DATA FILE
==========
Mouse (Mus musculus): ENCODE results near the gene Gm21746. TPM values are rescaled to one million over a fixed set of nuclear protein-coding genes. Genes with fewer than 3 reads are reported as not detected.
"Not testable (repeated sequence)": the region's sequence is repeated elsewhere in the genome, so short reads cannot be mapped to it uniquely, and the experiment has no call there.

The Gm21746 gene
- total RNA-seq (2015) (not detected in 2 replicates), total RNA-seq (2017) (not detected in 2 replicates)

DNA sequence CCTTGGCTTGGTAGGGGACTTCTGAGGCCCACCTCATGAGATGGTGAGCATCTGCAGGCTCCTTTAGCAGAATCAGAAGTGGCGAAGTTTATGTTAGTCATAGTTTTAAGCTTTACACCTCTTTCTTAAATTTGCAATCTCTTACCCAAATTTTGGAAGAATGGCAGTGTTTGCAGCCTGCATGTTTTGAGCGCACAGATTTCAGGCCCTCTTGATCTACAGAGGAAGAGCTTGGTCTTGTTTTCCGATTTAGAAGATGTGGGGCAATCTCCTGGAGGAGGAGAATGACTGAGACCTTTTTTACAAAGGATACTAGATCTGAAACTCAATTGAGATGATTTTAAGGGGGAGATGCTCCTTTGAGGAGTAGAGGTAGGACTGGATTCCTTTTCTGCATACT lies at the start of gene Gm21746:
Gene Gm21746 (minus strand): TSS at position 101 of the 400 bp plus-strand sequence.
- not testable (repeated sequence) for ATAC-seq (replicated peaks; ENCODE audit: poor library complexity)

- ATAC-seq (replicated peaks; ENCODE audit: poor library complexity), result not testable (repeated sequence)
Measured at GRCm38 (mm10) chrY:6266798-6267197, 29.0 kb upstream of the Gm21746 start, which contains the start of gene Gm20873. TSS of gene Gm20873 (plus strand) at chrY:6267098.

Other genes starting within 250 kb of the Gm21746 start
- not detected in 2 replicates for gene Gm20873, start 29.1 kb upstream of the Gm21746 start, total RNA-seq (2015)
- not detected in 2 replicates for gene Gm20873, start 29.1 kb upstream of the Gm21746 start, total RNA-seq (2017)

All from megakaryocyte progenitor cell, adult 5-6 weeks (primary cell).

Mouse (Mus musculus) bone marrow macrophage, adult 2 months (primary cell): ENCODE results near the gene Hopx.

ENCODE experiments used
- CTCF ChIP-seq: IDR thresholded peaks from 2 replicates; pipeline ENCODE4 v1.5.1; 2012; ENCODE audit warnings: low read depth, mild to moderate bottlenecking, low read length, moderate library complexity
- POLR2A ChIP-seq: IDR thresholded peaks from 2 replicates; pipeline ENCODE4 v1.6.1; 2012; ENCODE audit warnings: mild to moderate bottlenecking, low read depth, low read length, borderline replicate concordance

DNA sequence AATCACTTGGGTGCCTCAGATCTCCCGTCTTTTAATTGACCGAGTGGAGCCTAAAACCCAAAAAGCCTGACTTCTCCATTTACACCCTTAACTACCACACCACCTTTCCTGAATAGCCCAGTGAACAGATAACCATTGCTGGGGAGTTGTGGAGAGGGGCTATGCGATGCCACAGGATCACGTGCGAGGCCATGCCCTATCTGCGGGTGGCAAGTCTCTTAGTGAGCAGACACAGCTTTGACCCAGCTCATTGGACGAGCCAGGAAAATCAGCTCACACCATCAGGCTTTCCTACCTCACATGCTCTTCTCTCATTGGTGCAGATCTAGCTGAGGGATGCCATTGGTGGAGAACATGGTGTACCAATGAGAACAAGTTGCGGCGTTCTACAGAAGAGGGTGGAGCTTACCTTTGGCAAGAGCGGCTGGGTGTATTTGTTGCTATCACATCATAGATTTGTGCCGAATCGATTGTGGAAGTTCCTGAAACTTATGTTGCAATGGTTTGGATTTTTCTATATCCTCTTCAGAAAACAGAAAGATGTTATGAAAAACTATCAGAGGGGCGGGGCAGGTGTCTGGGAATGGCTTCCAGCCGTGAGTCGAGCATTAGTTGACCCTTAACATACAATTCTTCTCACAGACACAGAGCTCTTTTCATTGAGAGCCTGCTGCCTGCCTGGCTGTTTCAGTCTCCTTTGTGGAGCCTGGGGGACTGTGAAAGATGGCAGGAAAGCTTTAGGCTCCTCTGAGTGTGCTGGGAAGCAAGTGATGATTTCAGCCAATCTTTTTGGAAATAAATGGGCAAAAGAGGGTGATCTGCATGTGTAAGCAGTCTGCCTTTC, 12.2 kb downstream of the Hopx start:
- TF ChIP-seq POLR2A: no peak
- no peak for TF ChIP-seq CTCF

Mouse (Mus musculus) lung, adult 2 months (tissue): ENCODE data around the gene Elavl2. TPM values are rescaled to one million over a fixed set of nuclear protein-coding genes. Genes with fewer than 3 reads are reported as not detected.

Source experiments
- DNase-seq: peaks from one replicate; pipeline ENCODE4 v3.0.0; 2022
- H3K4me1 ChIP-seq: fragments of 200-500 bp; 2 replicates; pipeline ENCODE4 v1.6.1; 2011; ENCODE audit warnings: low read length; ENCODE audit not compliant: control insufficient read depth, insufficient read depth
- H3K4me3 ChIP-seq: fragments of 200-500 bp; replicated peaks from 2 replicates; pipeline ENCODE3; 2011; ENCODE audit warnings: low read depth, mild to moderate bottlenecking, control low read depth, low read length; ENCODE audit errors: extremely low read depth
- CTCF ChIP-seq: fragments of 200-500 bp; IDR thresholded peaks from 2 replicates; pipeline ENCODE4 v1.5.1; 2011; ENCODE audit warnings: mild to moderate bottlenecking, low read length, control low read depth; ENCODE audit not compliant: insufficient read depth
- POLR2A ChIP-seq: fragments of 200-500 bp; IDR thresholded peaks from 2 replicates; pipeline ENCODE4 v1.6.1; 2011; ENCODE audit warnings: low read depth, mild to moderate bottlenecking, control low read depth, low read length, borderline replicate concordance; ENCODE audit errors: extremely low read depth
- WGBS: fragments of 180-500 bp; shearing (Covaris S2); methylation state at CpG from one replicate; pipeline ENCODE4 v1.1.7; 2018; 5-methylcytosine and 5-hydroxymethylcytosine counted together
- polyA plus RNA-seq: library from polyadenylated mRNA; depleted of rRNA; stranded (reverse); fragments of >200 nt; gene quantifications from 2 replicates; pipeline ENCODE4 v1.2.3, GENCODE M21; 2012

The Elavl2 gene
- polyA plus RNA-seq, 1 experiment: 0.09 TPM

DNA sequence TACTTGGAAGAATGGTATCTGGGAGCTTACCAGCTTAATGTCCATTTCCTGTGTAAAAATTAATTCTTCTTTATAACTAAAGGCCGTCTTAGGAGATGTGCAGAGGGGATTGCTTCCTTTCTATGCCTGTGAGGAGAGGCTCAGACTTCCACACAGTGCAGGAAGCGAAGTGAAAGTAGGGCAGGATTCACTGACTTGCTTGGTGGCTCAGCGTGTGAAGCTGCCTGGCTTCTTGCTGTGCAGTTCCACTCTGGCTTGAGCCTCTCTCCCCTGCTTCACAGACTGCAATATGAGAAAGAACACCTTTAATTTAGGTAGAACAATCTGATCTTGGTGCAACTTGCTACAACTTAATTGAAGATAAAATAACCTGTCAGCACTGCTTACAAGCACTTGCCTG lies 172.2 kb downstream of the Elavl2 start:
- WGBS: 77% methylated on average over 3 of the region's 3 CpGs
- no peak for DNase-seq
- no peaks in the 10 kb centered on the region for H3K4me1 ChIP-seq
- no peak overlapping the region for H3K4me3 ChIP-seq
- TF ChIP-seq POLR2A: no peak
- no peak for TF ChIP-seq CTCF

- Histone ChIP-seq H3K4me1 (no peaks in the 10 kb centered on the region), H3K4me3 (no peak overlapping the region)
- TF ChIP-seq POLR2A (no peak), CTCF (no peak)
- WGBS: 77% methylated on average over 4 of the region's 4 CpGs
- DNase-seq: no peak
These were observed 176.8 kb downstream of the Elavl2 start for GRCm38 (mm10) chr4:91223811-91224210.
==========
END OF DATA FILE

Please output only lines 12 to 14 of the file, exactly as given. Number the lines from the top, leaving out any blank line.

- not detected in 2 replicates for gene Gm20873, start 29.1 kb upstream of the Gm21746 start, total RNA-seq (2017)

All from megakaryocyte progenitor cell, adult 5-6 weeks (primary cell).

Mouse (Mus musculus) bone marrow macrophage, adult 2 months (primary cell): ENCODE results near the gene Hopx.